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Republican Assemblyman Rocky Chavez’s decision to run for the 49th Congressional District has left an opening for both parties in the 76th Assembly District. For the first time in several cycles, locals have a competitive state election on their hands.
Since 2012, the Democrats have held off running a candidate in the 76th District, where Republicans once held a strong advantage in voter registration. Businessman Thomas Krouse has twice challenged Chavez in the general election. This time around, 11 candidates have filed for the June 2018 primary, including four Democrats and seven Republicans.
On the left, there’s freshman Encinitas Councilwoman Tasha Boerner–Horvath, Michelle Gomez, James Medford and former public relations person Elizabeth Warren.
Chavez still maintains an active Assembly committee account, which brought in $214,000 last year and spent about $119,000. That was before Rep. Darrell Issa announced his decision to retire, opening the gates to GOP congressional candidates, Chavez included.
On the right, there’s San Dieguito Union High School Board Vice-President Mo Muir, Vista Councilwoman Amanda Rigby, former Encinitas Mayor Jerome Stocks, Phil Graham, Thomas Krouse and Brian Wimmer.
Graham had been planning to run for 2020, raising nearly $90,500 in the process, but he changed course. Only four other candidates reported fundraising last year: Boerner-Horvath with $55,000, Warren with $32,300, Gomez with $18,300 and Medford with $2,400.
Like the Democrats in the 49th District race, Republicans in the 76th District may end up splintering the vote, allowing two liberals through the primary. As the Union-Tribune reported last weekend, what was once a Republican stronghold has shifted left, giving the Democrats an almost equal number of registered voters and the first serious shot at picking up the seat in a while. The district is becoming older and whiter, but also less Republican.
Last Friday, the Democratic activist group-turned-super PAC Flip the 49th! held a forum meant to winnow the field of contenders to replace Rep. Darrell Issa in Congress. That kind of worked, but in its wake, Democrats are more divided than ever.
At the last minute, three of the candidates dropped out of the forum: Doug Applegate, Sara Jacobs and Paul Kerr. Applegate provided no explanation while the others cited legal and ethical concerns about attending an event held by a political action committee, a type of organization with which candidates are prohibited from coordinating.
That left Christina Prejean, who immediately announced that she was withdrawing from the race, and Mike Levin to take the stage for the night.
As Mother Jones first reported, Levin was the only one who made his pitch for why he deserves Democrats’ support. The question was meant for every candidate, but in their absence, the organizers had to ask it of empty chairs.
The Coast News reported last week that Del Mar finally approved its long awaited plans to transform Camino Del Mar, or Highway 101.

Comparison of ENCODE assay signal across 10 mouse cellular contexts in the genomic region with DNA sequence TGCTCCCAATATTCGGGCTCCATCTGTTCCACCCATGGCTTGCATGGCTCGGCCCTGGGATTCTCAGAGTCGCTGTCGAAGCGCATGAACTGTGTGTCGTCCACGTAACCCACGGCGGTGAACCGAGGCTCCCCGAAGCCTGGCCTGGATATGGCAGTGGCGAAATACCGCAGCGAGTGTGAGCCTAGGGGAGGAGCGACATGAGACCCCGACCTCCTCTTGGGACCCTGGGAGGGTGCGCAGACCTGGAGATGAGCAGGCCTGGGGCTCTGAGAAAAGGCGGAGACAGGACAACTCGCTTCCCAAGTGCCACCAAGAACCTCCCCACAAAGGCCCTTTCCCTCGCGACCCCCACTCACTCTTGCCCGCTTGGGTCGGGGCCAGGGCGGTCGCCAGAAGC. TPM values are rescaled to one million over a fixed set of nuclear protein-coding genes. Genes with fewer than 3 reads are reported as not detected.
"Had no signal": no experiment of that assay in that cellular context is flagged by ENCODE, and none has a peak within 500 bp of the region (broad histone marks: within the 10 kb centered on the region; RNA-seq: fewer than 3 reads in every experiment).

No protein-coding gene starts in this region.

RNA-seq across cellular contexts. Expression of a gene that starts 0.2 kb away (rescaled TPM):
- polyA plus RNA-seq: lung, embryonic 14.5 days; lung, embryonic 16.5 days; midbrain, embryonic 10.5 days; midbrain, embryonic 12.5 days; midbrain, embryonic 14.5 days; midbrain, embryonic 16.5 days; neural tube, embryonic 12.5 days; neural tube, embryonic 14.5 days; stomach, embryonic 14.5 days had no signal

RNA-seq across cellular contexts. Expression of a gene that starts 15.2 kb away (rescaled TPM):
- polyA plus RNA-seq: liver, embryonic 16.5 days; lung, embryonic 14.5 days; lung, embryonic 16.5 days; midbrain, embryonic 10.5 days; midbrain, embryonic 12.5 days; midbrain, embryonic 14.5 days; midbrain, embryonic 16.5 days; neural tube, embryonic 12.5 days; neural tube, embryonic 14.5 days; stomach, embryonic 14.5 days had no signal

The changes will happen in phases over about six blocks of Del Mar’s downtown, bringing bike and pedestrian amenities — and a lot of trees — to the area, which is expected to cost $5.6 million. The Coast News writes that a plan was first put in place in 1996, but the specifics and environmental reviews only kicked off last year.
A report for the City Council on the changes said the main goal was to promote biking and walking, provide disabled access and reduce the area’s dependency on people in cars.
Other North County cities are either considering or implementing similar “complete street” changes, and both opponents and supporters of bike lanes have used Del Mar as a local point of comparison.
The organizers of an initiative to limit growth in Oceanside’s agricultural and open areas are facing complaints about their lack of transparency with election authorities.
The Union-Tribune reports that the Fair Political Practices Commission is reviewing a complaint alleging Save Open Space and Agricultural Resources, or SOAR, has violated state and local laws by not filing required financial disclosures.
Though the group has been collecting signatures to get their initiative on the ballot, and is expected to submit them to the city this week, City Clerk Zack Beck told the U-T that SOAR has filed none of the required disclosure forms with the city.
“Since we will turn in our signatures March 13, we will submit the appropriate disclosure forms after notification we are on the ballot and can begin our campaign,” SOAR organizer Dennis Martinek said. “SOAR is a low-budget, grassroots organization, and we will fully disclose our financials as required.”
• Solana Beach may be switching to by-district elections. (The Coast News)
• An Oceanside man’s story of reconnecting with the person who helped him avoid electroshock therapy for being gay is the subject of the PBS show, “We’ll Meet Again.” (KPBS)
• The horse-rescue operation in Valley Center accused of fraud and animal abuse is temporarily barred from raising and spending funds. (KPBS)
• The state’s Republican Party is officially behind Rep. Duncan Hunter for his reelection campaign. (Union-Tribune)
• Plans for a resort and 200 homes have been submitted to Escondido, which would require the city to annex about 1,800 acres of unincorporated land. (Union-Tribune)
Update: an earlier version of the post reported that SOAR is under investigation, but the FPPC is still reviewing a complaint to see if it has merit.